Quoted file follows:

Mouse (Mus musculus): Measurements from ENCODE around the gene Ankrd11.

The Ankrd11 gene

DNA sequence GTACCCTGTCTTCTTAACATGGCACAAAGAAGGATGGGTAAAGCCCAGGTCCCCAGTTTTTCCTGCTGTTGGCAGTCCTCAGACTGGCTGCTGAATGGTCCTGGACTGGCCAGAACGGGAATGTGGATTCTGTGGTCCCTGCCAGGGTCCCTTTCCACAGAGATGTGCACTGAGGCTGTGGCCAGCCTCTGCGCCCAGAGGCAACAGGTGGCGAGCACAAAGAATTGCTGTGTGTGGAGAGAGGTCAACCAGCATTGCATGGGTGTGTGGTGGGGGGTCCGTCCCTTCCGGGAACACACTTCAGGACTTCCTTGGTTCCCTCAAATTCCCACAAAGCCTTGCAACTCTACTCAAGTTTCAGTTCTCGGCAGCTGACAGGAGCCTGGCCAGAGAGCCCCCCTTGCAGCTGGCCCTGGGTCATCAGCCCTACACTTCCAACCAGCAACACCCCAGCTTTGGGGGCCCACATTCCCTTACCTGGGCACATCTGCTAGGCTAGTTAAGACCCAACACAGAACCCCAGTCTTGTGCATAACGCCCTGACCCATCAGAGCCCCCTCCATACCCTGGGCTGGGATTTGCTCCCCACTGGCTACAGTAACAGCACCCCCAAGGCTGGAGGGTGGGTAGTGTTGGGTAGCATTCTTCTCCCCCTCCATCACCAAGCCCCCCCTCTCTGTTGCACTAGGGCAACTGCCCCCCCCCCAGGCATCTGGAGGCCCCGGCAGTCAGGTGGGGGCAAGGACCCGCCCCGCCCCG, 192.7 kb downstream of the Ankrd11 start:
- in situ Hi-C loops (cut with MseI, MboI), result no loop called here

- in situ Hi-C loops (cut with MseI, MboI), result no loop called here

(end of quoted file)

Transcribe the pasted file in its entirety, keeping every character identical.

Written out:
Mouse (Mus musculus): Measurements from ENCODE around the gene Ankrd11.

The Ankrd11 gene

DNA sequence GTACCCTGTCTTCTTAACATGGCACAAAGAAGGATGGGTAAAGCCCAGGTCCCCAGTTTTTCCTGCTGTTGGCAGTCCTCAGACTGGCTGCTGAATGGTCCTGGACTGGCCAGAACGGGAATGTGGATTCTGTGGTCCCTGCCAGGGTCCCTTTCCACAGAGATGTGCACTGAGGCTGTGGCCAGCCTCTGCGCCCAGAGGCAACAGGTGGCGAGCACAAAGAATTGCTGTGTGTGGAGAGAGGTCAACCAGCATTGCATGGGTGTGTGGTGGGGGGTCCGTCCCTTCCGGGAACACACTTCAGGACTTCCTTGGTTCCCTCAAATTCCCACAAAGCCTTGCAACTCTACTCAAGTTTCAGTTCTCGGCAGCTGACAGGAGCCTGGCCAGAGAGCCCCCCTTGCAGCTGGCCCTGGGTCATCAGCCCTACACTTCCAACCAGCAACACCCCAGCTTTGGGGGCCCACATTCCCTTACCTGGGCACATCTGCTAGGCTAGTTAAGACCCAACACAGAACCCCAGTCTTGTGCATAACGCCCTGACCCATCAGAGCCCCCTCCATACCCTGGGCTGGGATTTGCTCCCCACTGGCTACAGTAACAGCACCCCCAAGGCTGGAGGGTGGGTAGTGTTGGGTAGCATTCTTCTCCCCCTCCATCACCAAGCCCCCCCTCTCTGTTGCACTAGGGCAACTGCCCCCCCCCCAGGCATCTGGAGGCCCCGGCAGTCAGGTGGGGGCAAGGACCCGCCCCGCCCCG, 192.7 kb downstream of the Ankrd11 start:
- in situ Hi-C loops (cut with MseI, MboI), result no loop called here

- in situ Hi-C loops (cut with MseI, MboI), result no loop called here